Arrangement: The issues of the Eagle Forward newspaper are mostly double-sided with an occasional extra page or attachment. Each newspaper contains a date, as well as volume and number. There are some inconsistencies in numbering, five missing issues, and extra copies of two issues.
The Eagle Forward was an official military publication that ran from September 14th, 1950 (the first issue was titled Eagle’s Flight) to October 1st, 1951. It was published by and for personnel of the 24th Infantry Regiment under supervision of the Public Information Office, 24th Infantry Regiment, Korea, APO 25. The African-American 24th Infantry was one of the last segregated regiments in the U.S. Army.
Known as a “foxhole daily,” the popular Eagle Forward was a two-page newspaper that was published Monday - Sunday and had a press run of about 600 copies for the soldiers to share. In an article about the Eagle Forward, Associated Press reporter Hal Boyle wrote that the newspaper was “put out by candlelight, Korean gaslight and flashlight. It has gone to press in bombed-out buildings, abandoned factories, in open fields, in tents and in creek beds.” Boyle continued that “its editors sometimes have to melt the frozen ink on the stove to publish, but no difficulty yet has stopped them.”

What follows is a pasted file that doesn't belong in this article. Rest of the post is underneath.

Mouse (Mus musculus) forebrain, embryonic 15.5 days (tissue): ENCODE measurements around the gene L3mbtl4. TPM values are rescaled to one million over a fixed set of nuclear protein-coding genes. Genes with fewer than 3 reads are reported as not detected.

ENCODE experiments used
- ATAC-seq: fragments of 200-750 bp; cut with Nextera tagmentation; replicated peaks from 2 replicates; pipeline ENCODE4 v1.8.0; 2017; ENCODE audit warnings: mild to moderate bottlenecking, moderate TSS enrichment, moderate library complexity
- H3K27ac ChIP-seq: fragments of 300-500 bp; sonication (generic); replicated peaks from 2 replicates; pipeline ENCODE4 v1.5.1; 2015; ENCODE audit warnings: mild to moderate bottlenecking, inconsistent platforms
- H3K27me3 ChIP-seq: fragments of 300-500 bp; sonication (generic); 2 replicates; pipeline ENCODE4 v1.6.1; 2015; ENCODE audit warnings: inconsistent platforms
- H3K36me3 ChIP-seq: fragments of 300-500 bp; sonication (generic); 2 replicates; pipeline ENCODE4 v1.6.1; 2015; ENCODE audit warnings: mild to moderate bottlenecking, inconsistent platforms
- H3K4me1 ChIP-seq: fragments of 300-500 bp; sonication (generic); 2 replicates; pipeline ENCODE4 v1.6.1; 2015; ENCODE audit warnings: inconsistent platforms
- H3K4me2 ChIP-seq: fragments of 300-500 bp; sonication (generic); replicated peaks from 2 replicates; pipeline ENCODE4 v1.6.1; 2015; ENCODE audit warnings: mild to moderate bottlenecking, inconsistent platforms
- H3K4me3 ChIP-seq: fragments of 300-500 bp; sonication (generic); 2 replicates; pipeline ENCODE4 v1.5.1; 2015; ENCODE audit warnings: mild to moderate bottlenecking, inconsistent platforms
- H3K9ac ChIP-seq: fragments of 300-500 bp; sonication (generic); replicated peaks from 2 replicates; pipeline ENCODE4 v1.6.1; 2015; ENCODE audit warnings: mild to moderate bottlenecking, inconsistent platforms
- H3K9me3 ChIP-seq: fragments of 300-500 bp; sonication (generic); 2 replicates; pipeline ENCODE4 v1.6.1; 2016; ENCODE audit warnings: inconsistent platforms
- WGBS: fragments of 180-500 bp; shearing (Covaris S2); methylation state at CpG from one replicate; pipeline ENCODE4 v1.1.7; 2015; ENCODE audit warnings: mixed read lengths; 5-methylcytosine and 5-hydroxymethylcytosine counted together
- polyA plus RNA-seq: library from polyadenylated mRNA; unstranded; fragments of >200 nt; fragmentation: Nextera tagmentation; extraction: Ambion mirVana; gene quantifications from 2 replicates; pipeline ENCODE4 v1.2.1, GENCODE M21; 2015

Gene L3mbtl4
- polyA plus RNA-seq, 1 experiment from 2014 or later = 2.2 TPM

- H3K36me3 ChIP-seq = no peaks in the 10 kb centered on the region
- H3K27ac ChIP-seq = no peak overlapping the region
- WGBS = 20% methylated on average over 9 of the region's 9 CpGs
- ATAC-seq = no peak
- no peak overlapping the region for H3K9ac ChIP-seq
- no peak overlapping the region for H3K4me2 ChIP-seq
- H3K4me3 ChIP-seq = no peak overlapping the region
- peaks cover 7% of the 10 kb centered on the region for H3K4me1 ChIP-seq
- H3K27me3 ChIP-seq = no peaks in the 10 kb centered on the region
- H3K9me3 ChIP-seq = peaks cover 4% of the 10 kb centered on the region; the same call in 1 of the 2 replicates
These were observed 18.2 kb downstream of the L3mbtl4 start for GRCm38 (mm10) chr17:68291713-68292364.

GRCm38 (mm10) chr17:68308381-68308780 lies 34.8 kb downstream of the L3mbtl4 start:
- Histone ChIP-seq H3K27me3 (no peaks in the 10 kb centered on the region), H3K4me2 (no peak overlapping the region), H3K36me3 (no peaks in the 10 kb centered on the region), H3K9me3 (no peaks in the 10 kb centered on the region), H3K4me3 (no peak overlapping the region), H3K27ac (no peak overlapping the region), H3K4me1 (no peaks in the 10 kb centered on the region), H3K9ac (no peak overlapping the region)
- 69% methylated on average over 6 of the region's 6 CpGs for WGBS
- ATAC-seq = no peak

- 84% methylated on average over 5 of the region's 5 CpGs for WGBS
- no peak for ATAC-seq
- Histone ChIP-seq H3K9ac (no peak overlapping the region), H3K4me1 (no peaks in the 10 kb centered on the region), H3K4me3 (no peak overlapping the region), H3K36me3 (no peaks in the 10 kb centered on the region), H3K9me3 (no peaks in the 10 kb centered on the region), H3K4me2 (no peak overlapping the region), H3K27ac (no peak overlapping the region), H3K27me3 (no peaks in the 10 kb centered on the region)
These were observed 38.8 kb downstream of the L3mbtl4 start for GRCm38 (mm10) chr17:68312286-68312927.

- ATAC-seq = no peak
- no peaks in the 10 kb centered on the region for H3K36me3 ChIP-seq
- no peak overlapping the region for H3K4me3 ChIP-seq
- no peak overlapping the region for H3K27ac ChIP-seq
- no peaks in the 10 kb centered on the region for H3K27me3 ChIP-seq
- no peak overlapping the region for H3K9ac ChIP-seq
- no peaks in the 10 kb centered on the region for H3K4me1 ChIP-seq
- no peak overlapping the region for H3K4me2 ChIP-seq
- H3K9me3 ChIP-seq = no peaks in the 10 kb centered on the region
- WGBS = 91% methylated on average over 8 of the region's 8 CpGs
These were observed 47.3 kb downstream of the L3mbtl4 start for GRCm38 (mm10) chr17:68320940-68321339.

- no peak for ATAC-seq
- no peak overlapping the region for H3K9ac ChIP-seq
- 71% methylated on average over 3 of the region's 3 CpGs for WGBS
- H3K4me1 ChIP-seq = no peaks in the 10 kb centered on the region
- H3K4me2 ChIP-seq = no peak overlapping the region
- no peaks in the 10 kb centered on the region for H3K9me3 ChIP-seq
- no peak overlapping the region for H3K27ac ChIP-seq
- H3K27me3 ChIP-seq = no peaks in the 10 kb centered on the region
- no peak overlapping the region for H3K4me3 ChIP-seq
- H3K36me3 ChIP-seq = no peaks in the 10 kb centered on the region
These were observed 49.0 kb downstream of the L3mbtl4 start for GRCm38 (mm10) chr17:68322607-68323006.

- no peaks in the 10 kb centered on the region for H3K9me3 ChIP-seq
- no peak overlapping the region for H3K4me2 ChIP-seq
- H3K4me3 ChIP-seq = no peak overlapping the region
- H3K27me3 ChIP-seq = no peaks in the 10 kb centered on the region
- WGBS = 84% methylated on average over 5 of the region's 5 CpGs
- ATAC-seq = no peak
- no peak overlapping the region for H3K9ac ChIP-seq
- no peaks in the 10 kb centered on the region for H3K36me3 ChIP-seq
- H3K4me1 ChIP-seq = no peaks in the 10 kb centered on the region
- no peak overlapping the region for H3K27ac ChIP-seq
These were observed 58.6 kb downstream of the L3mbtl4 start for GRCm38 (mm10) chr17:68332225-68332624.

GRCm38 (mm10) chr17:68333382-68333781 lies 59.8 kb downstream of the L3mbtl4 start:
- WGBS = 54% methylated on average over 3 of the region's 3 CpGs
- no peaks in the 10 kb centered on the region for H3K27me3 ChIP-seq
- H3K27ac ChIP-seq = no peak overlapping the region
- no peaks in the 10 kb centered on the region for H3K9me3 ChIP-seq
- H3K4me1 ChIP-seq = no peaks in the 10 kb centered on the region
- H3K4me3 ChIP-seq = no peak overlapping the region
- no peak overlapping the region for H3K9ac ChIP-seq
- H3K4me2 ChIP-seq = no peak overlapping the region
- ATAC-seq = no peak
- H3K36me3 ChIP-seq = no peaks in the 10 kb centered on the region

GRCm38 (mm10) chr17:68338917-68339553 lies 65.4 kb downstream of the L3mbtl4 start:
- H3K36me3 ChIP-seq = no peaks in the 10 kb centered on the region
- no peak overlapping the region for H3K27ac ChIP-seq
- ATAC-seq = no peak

In its thirteen-month run, the Eagle Forward published news material from the Armed Forces Radio Services, the Armed Forces Press Services, Associated Press (AP), United Press (UP), and International News Service (INS). Also featured were news items about the companies and individual soldiers, as well as advice to soldiers, occasional cartoons and humorous items.
This newspaper was donated in June of 2006 to the Archives and Special Collections Department of the Healey Library at the University of Massachusetts Boston by Quentin Chavous. Quentin Chavous is a professor in the College of Public and Community Service at the University of Massachusetts Boston and was a member of the 24th Infantry Regiment and editor of the newspaper from May 1951 to its ending.